With the Florida Gators’ 2021 football roster likely set for the most part, it’s time to take a look at what the team has for the upcoming season. There could still be a couple of transfers around the margins, as is increasingly the case everywhere at all times, but the team mostly is what it’s going to be. Let’s start with the offense.
Stars and ratings come from the 247 Sports Composite. Players are listed in order of experience, from oldest to youngest. I used 247’s re-ranking of Reese upon transfer last year because he had put three years of college tape down for evaluation, but I didn’t use re-rankings of any other transfers since they either hadn’t played extensively at their prior schools or transferred into the program before 247 began re-ranking players.
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Already we have our first example of the limitations of using recruiting rankings. Kyle Trask was famously a borderline 2-star/3-star prospect, but he was a Heisman finalist last year. With him coming off the books and a pair of ’21 signees who won’t be ready to play for a year or more appearing, the talent averages improve.
That’s just how these things go, and there’s no way around it without re-rating the whole roster every year. Just know that I know that the longer a player has been in school, the less predictive the rating is.
Anyway, the oldest roster breakdown like this I have is from 2017, when the average star rating was 3.2. Feleipe Franks was the only 4-star in a group that also included Trask, Luke Del Rio, Jake Allen, and, because he played QB in spring, Kadarius Toney. Now, the coach’s kid and planned project of Kitna is the only 3-star in the group with high ceilings all around. UF is in a much better place for sure.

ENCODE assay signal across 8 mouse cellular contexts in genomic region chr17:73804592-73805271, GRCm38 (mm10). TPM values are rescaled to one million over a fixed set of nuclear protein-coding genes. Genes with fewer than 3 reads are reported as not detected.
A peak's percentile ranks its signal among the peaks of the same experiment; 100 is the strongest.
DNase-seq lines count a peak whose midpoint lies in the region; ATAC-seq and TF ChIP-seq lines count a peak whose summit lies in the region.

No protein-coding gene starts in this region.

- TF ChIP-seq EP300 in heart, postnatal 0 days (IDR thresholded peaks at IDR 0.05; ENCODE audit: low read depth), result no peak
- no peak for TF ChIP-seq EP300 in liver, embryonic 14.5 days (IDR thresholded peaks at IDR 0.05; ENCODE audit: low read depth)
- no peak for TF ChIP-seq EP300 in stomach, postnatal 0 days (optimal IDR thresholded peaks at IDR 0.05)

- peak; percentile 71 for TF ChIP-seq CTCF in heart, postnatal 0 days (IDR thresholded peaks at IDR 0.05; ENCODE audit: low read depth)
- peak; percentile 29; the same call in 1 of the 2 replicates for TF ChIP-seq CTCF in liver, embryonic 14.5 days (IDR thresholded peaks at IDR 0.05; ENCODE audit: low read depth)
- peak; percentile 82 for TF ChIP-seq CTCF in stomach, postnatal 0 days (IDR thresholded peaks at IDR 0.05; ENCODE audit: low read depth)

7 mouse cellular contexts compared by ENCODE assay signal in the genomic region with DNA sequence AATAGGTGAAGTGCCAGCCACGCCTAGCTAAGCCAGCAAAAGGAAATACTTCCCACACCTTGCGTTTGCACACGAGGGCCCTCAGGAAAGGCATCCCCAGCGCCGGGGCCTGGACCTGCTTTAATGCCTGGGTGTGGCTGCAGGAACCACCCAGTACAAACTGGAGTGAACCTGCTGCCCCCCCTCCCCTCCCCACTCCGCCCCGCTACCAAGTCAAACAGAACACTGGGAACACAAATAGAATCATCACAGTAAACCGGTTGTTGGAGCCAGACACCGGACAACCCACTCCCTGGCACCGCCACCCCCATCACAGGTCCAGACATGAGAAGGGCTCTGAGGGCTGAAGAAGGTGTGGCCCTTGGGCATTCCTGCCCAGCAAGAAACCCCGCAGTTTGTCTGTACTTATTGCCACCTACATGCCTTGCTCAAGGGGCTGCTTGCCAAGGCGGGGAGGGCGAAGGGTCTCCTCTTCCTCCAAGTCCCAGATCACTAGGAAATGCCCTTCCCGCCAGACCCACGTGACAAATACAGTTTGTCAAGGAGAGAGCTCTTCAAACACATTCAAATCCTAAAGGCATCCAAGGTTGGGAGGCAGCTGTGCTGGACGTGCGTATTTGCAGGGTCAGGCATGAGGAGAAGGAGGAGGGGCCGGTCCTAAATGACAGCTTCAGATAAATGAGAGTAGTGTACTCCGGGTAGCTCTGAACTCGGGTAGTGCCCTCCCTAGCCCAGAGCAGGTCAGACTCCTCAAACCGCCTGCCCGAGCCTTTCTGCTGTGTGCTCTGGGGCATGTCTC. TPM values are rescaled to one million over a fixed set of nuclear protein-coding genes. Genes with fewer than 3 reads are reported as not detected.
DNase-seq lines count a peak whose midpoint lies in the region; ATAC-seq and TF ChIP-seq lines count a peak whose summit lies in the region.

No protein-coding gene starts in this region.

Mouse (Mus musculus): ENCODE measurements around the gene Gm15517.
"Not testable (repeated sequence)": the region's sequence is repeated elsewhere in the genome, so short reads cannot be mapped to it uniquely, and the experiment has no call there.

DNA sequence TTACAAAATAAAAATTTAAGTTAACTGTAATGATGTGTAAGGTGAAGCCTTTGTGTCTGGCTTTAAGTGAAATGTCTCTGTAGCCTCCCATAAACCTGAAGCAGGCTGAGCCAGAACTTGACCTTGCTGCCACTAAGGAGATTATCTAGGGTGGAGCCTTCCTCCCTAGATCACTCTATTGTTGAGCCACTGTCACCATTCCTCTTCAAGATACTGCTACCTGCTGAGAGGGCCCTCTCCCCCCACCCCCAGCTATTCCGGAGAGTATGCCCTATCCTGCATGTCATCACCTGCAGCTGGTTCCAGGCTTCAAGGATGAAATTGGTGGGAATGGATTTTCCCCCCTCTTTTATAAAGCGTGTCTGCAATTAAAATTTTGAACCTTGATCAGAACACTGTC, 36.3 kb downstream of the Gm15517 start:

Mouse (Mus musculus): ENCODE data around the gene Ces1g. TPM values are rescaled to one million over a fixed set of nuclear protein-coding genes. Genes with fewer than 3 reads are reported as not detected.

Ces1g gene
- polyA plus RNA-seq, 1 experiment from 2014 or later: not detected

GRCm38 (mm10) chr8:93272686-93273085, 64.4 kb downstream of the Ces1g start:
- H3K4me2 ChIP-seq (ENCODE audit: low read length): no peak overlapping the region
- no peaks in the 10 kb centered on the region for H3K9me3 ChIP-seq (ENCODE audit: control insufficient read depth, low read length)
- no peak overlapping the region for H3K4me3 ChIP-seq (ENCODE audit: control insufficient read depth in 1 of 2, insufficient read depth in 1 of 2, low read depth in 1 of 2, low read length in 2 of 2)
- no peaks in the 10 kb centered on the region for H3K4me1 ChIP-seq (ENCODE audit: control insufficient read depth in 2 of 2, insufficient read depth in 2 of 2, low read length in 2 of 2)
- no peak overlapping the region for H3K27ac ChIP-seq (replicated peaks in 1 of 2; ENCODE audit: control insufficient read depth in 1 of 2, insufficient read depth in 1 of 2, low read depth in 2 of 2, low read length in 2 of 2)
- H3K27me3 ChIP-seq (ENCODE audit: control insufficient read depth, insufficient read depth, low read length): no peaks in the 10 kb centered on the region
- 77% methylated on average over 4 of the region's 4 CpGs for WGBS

Unsurprisingly, adding another 5-star to the group from last year bumped the averages up. These are the highest averages for any Gator position group since my records start in ’17. It could go up even more if Davis officially ends up out in the slot.
Now, imagine this kind of talent average but for the entire roster. That’s approximately what Nick Saban’s Alabama has had for a while now, and in recent years Georgia and Ohio State have worked up to it too. Not even Clemson gets there, not the least because its coaches ignore talent ratings more than most and take some developmental picks.
It’s doubtful that Dan Mullen will ever recruit at the level that those top three programs are at, but savvy picks like what Clemson does plus his portal work can help close the gap. They just need to do it at more spots on the field.
The average star rating ticked up slightly while the rating ticked down slightly over last year. How? The unit lost a high 4-star in Trevon Grimes and a high 3-star in Kadarius Toney and gained a mid 4-star and low 4-star in the 2021 signees.